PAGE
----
Tuesday, 24 November 2009

Banned Jeremy Clarkson Article from the Sunday Times

For those of you that are intrigued, I have managed to track down a copy of Jeremy Clarkson's latest article that was banned / rejected for publication by the Sunday Times. Here it is...

"Get me a rope before Mandelson wipes us all out"

Jeremy Clarkson for the Sunday Times

I've given the matter a great deal of thought all week, and I'm afraid I've decided that it's no good putting Peter Mandelson in a prison. I'm afraid he will have to be tied to the front of a van and driven round the country until he isn't alive any more. He announced last week that middle-class children will simply not be allowed into the country's top universities even if they have 4,000 A-levels, because all the places will be taken by Albanians and guillemots and whatever other stupid bandwagon the conniving idiot has leapt.

I hate Peter Mandelson. I hate his fondness for extremely pale blue jeans and I hate that preposterous moustache he used to sport in the days when he didn't bother trying to cover up his left-wing fanaticism. I hate the way he quite literally lords it over us even though he's resigned in disgrace twice, and now holds an important decision-making job for which he was not elected. Mostly, though, I hate him because his one-man war on the bright and the witty and the successful means that half my friends now seem to be taking leave of their senses.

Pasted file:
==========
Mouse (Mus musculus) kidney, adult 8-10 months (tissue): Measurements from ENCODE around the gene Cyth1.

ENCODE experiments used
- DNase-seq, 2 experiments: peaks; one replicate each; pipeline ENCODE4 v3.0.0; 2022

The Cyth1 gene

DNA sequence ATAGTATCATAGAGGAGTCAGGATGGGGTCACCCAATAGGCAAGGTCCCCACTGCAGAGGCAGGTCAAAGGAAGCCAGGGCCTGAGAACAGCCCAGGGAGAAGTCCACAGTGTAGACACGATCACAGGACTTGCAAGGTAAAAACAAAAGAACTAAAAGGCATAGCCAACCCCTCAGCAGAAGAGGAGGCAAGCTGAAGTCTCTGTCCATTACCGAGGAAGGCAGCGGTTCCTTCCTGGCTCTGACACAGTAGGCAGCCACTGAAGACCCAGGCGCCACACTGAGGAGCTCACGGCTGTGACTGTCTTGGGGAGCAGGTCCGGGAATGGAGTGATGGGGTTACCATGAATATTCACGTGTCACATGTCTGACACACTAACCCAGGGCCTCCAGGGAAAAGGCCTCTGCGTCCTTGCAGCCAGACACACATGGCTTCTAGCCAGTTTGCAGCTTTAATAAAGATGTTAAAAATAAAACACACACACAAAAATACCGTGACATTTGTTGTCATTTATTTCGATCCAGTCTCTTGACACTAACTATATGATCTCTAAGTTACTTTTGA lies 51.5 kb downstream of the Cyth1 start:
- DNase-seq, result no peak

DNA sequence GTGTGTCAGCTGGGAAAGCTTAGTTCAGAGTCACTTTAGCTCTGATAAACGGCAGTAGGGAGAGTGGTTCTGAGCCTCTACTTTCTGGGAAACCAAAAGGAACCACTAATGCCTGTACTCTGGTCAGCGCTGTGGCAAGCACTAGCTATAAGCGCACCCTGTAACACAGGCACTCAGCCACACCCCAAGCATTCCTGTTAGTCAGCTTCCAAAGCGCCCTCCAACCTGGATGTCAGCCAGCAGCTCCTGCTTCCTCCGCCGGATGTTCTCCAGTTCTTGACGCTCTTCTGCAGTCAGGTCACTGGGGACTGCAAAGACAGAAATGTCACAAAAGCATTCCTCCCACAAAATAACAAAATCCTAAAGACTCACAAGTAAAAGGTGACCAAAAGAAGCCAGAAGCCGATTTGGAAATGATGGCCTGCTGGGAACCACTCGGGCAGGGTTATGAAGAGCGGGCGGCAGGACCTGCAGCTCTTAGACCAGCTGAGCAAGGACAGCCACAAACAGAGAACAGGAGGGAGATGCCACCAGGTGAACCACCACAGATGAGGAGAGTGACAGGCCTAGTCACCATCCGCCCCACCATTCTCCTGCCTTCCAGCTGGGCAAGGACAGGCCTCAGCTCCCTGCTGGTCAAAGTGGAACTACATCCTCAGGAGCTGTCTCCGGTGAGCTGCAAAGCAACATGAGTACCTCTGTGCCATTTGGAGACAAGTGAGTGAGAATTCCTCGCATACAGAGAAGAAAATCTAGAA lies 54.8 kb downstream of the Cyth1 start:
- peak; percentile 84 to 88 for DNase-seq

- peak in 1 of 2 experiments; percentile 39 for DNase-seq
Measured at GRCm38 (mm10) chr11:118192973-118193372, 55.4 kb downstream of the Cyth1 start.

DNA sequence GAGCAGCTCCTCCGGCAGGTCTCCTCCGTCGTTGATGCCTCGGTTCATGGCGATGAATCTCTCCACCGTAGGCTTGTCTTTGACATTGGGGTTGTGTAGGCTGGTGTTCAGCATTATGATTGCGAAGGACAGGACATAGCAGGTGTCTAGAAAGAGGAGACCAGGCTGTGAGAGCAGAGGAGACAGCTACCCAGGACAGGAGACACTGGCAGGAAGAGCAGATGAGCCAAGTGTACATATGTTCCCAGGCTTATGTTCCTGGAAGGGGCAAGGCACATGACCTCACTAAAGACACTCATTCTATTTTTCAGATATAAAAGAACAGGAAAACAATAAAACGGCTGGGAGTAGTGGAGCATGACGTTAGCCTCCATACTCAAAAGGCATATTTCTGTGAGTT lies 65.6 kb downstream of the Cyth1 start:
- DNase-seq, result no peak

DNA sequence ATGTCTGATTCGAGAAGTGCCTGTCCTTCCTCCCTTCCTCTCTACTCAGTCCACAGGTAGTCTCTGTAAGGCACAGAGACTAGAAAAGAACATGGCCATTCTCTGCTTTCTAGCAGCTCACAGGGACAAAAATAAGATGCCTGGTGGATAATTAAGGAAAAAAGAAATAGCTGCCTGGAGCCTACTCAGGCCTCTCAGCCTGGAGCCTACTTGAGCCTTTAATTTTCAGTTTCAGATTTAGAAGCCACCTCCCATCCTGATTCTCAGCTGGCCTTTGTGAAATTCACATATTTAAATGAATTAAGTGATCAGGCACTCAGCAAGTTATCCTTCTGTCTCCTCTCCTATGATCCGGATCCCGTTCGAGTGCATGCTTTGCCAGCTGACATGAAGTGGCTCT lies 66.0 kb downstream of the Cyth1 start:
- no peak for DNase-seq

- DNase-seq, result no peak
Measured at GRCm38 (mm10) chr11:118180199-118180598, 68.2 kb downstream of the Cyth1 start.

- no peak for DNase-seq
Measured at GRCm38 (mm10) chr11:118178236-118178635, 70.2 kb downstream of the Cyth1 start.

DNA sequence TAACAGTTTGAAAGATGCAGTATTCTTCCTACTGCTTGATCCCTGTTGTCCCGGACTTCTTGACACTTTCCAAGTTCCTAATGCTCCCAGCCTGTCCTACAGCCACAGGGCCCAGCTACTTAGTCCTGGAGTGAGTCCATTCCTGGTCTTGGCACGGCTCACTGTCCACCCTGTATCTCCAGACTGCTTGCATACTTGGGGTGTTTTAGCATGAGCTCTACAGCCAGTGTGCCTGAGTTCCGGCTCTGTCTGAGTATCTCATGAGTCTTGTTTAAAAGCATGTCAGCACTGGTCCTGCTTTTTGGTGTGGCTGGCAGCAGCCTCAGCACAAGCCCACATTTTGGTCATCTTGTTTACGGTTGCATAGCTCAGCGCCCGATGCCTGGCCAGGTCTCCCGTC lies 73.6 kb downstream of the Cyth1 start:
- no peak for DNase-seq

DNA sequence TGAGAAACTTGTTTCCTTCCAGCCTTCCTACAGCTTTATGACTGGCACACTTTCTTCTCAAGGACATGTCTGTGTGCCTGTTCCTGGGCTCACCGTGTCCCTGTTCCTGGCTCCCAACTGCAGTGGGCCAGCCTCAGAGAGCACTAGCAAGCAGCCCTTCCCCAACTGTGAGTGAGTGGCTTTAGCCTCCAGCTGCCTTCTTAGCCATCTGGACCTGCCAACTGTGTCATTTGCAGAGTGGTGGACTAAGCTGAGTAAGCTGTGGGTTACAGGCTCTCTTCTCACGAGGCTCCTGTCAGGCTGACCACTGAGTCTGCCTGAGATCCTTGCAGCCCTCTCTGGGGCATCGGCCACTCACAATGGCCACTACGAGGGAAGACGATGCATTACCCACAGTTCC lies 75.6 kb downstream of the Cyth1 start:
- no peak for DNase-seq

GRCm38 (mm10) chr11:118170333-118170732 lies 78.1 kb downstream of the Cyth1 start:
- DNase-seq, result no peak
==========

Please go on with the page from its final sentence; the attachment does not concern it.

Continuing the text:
There's talk of emigration in the air. It's everywhere I go. Parties. Work. In the supermarket. My daughter is working herself half to death to get good grades at GSCE and can't see the point because she won't be going to university, because she doesn't have a beak or flippers or a qualification in washing windscreens at the lights. She wonders, often, why we don't live in America.

Then you have the chaps and chapesses who can't stand the constant raids on their wallets and their privacy. They can't understand why they are taxed at 50% on their income and then taxed again for driving into the nation's capital. They can't understand what happened to the hunt for the weapons of mass destruction. They can't understand anything. They see the Highway Wombles in those brand new 4x4s that they paid for, and they see the M4 bus lane and they see the speed cameras and the community support officers and they see the Albanians stealing their wheelbarrows and nothing can be done because it's racist.